WASHINGTON - The United States is continuing to fall behind other countries in providing tax incentives for companies to undertake research and development, putting U.S. firms at a disadvantage in the global innovation race, according to a report released today by the Information Technology and Innovation Foundation.
In We're #27: The United States Lags Far Behind in R&D Tax Incentive Generosity, ITIF analyzes tax policies in 42 nations to present a compelling picture of how other countries are stepping up the use of R&D tax incentives to spur innovation and investment while the United States has grown complacent. The report finds United States ranks 27th out of 42 countries on R&D tax incentives, down from 23rd just five years ago.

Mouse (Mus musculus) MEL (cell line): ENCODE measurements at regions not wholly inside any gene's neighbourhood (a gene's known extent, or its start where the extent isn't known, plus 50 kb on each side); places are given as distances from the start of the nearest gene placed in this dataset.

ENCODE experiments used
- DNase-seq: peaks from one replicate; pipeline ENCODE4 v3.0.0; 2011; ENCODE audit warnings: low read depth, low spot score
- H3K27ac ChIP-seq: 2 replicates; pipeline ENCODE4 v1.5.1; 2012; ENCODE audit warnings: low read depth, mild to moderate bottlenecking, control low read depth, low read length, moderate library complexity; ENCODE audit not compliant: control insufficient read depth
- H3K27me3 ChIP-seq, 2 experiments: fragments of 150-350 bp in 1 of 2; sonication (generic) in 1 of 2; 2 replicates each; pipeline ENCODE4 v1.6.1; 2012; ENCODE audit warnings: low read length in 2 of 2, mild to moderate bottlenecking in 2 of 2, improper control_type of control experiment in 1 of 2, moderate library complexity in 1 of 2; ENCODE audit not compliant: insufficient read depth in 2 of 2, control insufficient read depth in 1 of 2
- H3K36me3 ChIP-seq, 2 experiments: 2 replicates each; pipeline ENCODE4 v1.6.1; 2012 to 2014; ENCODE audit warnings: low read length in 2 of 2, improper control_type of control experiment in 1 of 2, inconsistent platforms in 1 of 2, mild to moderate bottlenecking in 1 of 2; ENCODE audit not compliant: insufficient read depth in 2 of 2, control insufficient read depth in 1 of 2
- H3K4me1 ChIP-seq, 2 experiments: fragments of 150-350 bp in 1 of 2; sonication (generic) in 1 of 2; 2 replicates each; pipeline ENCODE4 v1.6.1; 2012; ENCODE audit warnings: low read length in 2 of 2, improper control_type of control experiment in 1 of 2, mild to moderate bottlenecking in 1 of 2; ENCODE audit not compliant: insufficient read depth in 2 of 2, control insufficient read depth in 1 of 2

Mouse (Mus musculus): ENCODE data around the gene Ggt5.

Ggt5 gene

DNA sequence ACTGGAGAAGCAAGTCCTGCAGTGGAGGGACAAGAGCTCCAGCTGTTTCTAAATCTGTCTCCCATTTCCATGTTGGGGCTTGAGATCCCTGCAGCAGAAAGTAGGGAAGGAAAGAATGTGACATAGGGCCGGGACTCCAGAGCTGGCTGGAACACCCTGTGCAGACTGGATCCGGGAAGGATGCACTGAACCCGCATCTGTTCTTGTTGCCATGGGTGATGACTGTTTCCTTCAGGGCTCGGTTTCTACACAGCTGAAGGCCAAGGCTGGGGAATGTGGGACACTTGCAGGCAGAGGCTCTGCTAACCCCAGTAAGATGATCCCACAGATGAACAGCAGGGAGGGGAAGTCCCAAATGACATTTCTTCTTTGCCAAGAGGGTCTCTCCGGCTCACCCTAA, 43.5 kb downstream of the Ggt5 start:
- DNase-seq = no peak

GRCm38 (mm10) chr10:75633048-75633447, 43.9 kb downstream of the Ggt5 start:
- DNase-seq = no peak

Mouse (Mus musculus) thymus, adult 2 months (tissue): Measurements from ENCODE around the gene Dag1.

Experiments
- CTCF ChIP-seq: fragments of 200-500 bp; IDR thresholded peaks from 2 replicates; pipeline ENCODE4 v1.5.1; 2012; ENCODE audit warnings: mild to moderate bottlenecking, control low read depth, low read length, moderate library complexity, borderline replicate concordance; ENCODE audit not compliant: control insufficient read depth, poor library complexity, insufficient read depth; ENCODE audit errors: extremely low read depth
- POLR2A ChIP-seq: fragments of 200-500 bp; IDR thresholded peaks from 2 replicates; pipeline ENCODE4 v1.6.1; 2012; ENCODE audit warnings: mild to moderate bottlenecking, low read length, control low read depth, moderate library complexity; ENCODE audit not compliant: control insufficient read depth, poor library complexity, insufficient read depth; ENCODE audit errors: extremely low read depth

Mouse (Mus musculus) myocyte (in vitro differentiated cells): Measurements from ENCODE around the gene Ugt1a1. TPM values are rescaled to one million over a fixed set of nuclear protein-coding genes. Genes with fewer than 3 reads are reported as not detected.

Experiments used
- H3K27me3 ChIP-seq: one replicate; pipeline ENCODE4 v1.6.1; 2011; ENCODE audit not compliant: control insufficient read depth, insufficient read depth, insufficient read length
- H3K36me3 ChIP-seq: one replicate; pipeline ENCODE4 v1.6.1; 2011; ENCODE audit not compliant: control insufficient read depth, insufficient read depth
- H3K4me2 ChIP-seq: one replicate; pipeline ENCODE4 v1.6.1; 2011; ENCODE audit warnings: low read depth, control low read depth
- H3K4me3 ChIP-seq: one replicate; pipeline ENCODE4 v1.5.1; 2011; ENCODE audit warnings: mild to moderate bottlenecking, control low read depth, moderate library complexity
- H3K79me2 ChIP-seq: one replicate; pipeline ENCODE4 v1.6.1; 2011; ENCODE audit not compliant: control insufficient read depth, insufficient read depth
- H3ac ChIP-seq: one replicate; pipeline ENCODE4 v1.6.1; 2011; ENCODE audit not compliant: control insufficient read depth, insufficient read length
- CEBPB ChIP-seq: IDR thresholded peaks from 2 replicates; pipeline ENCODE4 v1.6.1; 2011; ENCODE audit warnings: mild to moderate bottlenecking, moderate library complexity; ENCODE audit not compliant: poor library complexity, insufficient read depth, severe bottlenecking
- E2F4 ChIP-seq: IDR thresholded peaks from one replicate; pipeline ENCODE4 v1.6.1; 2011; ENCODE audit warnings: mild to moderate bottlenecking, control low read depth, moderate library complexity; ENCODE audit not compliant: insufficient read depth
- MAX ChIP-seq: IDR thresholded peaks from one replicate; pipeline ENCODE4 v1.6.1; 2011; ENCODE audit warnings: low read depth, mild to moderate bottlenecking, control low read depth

"In the face of stagnant growth, it is simply amazing that we are dragging our feet on upgrading one of the most effective tools we have for economic growth," said ITIF President Rob Atkinson. "Countries seeking to be at the cutting edge of innovation-based competitiveness are learning what we seem to have forgotten."
The U.S. pioneered the use of the R&D credit in 1981. The credit expired at the end of 2011 and Congress is considering options for renewing and expanding it. In a 2010 report, ITIF concluded that increasing the rate of the Alternative Simplified Credit (ASC) from 14 to 20 percent would increase annual GDP growth by $66 billion and create at least 162,000 jobs.
The report released today takes up a rating model known as the B-index, once used by the OECD. In 2011, the OECD switched to measuring the revenue costs of tax incentives as a share of GDP, seeking to bet